January 21

Genesis 22:1-2 (NIV) 1Some time later God tested Abraham. He said to him, "Abraham!" "Here I am," he replied. 2Then God said, "Take your son, your only son, Isaac, whom you love, and go to the region of Moriah. Sacrifice him there as a burnt offering on one of the mountains I will tell you about."

Isaac was one of the greatest foreshadows of Christ. Throughout this story, we have pictures of what will happen in the life of Jesus. Isaac's birth was miraculous. He is the son of promise, the only son, whom his father loved. On the mountain Moriah (same place Jesus was sacrificed), he carried the wood for his execution. Since Abraham is well over 100, I assume the boy was willingly bound by his father, just as Jesus willingly went to the cross. We will not read of Isaac again until he receives his bride. These are amazing parallels for us to see that God is in the details and knows the end from the beginning.

In this passage, God is said to test Abraham. God does not tempt us, but He does test us (James 1:13). God will test us to strengthen our resolve and to help us realize where we are in our growth in Him. His tests help us get off the fence and stand squarely in the kingdom of God.

He calls us by name. He speaks just as clearly today as He did to Abraham. What seemed like a great burden, and to be inconsistent with God's character, turned out to be a great blessing. It is now a great badge of honor that Abraham believed God's promise to the extent that he knew God would raise Isaac from the dead (Hebrews 11:19). He told his servants "WE will return to you (22:5)."

Consider: What has God promised you? Will you lay it down and trust God to bring it about in His way and time? Can you surrender it back to God, like faithful Abraham did?

January 21

Malachi 4:2, 5-6 (NIV) 2But for you who revere my name, the sun of righteousness will rise with healing in its wings. And you will go out and leap like calves released from the stall.

5"See, I will send you the prophet Elijah before that great and dreadful day of the LORD comes. 6He will turn the hearts of the fathers to their children, andthe hearts of the children to their fathers; or else I will come and strike the land with a curse."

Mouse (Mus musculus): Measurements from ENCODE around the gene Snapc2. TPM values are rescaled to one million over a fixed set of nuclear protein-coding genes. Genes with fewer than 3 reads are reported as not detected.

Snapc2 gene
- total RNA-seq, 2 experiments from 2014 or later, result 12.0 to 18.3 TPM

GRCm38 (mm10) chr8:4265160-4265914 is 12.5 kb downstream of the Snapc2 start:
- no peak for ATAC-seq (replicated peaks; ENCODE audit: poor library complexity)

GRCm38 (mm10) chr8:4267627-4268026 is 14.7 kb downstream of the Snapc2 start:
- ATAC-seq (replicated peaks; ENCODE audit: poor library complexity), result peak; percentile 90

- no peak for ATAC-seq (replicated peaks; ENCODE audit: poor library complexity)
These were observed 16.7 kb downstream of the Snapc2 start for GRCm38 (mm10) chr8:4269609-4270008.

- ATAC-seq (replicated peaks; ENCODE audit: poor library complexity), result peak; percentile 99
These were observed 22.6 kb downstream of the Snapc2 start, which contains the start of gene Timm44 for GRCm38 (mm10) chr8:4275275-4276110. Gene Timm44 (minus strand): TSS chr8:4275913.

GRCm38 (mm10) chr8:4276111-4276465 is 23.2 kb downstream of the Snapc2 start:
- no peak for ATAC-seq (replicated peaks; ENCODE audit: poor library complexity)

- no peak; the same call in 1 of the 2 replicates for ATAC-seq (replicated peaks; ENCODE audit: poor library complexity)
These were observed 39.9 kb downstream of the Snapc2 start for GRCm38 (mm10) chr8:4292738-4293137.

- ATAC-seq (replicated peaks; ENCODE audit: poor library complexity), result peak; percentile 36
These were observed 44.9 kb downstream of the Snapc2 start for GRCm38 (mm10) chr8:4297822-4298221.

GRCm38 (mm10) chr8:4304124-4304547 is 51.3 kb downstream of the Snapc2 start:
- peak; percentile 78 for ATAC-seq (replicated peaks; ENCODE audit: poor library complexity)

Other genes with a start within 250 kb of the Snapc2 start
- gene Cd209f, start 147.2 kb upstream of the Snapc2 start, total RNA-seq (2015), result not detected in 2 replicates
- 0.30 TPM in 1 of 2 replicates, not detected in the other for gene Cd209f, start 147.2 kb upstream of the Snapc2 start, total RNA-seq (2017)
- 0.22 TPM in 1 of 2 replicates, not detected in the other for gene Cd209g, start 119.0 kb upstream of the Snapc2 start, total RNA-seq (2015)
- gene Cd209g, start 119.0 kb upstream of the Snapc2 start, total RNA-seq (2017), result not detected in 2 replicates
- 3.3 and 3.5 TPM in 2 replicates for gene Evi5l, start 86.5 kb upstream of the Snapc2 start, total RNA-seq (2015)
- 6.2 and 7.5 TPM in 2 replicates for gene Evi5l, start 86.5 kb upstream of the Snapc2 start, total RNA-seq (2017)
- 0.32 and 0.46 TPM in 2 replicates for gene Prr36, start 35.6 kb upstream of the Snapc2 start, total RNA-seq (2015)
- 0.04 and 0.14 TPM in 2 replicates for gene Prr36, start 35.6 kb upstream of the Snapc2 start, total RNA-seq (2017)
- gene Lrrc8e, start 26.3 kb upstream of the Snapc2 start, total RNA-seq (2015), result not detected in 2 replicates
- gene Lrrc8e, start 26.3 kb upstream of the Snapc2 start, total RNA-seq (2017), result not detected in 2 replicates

The Old Testament closes with promises. Those who revere the name of the LORD can know the sun of righteousness will rise upon them with healing in its wings. In the Revelation given to John, he saw the heavenly city did not need light, for the Lamb was the light of it. Those who revere the name of our eternal God can look forward with hope to the reign of Jesus, to living in the presence of God.

The final words predict the next prophet, the final person to hold the office of prophet in the Old Testament sense. Jesus declared that John the Baptist was Elijah (Matthew 11:13,14). He comes again before the Day of Judgment. The reason he comes is to turn the hearts of fathers to their children and the hearts of the children to their fathers. John's message was one of repentance. He called on people to deal with heart issues that blocked the way of the Messiah's entrance into their hearts. They were to have a change in the way they thought.

We expect children to be rebellious and for fathers to have little devotion to their children, but this is not God's intention. In fact, it is the reason He will smite the land with a curse. Parents are to nurture their children, and children are to honor their parents. This is a reflection of God's relationship with us. Being right with God includes right family relationships.

Consider: Are your family relationships a picture of heavenly relationships? If they aren't, what changes do you need to make?